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Publications:Focus on: The Long Shadow of NEET

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Date of publication: 15 December 2017

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"…there are shadows because there are hills" - E.M. Forster

Not many sociological concepts make it into the Urban Dictionary. The fact that NEET – young people Neither in Employment nor in Education or Training – is there demonstrates the enormity and permanence of the phenomenon as well as the social anxieties it has generated. In 2016, a third of the planet's youth was NEET, while almost 17 million young Europeans aged 20 - 34, or 1 in every 5 were NEET. Young people have begun to use the acronym to describe themselves. "I am a NEET," they say, or "soy ni-ni" in Spanish and "sou nem-nem" in Portuguese.

Many governments, international organisations, and NGOs have initiated studies, targets, and programmes on getting young people back into employment or education and training. More recently, we have begun to understand that the long-term implications of NEET – for individuals, states, and the EU – are even more problematic than the short-term effects.

The biggest risks NEETs face are poverty, social exclusion and political alienation. In the OECD, 26 % of young people live in poverty because they are NEET or work in low-paid jobs. NEETs are less likely to be interested in politics, to vote in elections, or to trust governments and public institutions. They are more likely to be single parents and suffer poor health.

Even more worrying are the long-term effects of having experienced a period of NEET. NEETs are more likely to be unemployed in the future and face a 20 % wage penalty for as long as 20 years. Scholars describe these effects as "scarring" – "permanently reducing a young person's future employment and earnings potential."

The NEET category is broad and diverse, encompassing young people who are looking for a job, those who have been discouraged from the job market long term, and even some who are voluntarily neither working nor studying. People who leave education early are at higher risk of becoming NEETs, although there are also significant numbers who complete secondary and even tertiary education. Nevertheless, in all EU countries, women, young people with low levels of education, low household income, migrant background and/or having a disability are more likely to become NEETs. The NEET status amplifies and deepens existing economic and social inequalities and makes it even harder for underprivileged youth to escape these disadvantages in the future. 

Eurostat data shows that the NEET rate for older age groups (e.g. 25-29 and 30-34 year olds) remains stubbornly high even though the rate for 20-24 year-olds and the overall NEET rate have decreased across all countries since 2013. This means that as the cohorts hit hardest by the financial crisis are getting older, a high percentage of them become NEET adults.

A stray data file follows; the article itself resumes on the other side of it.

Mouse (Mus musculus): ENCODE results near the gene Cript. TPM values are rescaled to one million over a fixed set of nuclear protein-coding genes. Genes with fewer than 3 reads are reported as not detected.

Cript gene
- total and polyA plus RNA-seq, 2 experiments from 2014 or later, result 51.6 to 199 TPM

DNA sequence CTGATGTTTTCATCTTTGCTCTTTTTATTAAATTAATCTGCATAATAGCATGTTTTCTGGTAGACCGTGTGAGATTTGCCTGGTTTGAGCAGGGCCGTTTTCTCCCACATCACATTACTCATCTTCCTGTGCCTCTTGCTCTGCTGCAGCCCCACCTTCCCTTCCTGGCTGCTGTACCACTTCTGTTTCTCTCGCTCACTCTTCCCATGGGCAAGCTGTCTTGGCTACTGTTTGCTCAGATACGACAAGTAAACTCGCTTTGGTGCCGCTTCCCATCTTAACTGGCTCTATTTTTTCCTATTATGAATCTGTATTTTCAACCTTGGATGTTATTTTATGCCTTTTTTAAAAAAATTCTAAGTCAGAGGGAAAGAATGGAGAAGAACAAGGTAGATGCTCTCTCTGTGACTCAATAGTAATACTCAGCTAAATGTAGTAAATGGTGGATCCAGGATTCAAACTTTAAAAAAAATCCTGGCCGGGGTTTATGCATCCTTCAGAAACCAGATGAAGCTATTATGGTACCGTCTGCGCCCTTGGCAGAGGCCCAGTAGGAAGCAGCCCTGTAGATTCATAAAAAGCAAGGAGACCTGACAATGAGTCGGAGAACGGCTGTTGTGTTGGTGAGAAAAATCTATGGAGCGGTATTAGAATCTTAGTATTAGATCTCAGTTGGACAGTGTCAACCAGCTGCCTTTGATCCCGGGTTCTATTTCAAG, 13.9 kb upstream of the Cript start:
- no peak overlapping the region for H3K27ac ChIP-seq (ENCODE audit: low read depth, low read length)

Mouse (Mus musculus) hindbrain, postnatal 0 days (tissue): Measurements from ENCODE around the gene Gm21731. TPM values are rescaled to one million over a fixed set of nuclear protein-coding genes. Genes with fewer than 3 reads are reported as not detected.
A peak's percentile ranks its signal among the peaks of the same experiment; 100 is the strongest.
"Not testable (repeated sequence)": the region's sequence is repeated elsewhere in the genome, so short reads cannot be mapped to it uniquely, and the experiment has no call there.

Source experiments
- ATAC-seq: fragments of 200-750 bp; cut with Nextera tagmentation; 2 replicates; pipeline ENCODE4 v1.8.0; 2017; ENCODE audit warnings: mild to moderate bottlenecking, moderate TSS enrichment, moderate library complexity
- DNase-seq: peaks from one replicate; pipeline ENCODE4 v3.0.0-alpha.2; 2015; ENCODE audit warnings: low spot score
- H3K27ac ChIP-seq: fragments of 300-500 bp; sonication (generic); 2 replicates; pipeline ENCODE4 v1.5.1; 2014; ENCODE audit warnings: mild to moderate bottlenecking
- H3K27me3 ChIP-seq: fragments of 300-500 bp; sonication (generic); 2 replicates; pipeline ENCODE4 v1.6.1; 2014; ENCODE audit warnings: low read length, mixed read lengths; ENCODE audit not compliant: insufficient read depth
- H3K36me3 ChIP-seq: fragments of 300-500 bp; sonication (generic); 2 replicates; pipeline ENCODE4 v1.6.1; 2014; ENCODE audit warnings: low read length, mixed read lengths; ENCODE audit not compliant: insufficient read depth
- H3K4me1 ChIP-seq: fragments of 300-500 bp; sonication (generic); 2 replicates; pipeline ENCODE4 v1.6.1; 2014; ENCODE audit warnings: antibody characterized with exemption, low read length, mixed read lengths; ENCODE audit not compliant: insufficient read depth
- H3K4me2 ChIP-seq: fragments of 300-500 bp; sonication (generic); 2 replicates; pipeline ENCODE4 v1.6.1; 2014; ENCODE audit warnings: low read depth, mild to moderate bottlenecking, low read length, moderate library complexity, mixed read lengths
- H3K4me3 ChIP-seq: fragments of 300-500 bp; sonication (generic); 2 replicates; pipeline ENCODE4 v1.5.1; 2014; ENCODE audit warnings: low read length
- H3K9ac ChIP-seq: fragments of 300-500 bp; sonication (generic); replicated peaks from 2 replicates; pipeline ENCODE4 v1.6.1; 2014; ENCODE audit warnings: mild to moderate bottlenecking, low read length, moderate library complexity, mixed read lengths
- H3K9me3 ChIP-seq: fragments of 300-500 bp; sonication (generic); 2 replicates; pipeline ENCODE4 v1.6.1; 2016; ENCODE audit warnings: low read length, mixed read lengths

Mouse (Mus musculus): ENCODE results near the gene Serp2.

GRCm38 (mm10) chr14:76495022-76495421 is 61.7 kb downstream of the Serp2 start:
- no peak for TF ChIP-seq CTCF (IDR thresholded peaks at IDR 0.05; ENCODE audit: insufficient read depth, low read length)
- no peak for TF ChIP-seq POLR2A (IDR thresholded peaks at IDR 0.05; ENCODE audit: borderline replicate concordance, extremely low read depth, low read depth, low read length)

Most policy initiatives assume that NEETs simply need help in finding stable employment. But the NEET phenomenon has risen concurrently with profound changes in the nature of employment. The increase of precarious employment conditions and the rise of the gig economy may well mean that there is no secure work to which NEETs can eventually transition.

High NEET rates have long-term implications for states as well. Eurofound estimates that countries with high NEET rates like Greece and Bulgaria had a productivity loss between 3 and 3.5 % of GDP in just 2011. In addition to current costs (lower productivity and higher spending on unemployment and housing benefits), having so many unemployed young people means that there are lower pension contributions, adding more pressure in the future to the already strained pension systems. As older workers retire, a significant share of the labour force will be comprised of "scarred" generations lacking the needed education, skills, and work experience.

The average NEET rate for the EU hides an unequal distribution across states. The Netherlands, Denmark, Sweden, and Germany have consistently had a lower share of NEET young people (below 10 % in 2016). Spain, Greece, and Italy have had the highest NEET rates – approximately one-third of 20-34 year olds in Greece and Italy in 2016. The regional concentration of NEETs has harmful consequences for the European Union as a whole. Unequal rates of productivity and economic growth already plague the continent. The concentration of productivity losses and fiscal demands in countries already suffering the most severe economic problems will only deepen these divides. 

NEET casts a long shadow over the future. Most policy attention has rightly been on the young people currently in this status. But we need to prepare for what will happen to today's NEETs in the future. In two decades from now, will we need new sociological concepts:  FNEET (Formerly Not in Employment, Education or Training)? or PNEET (Permanently Not in Employment, Education or Training)? And which status will be most prevalent?

Authors: Ralitsa Donkova and David Crosier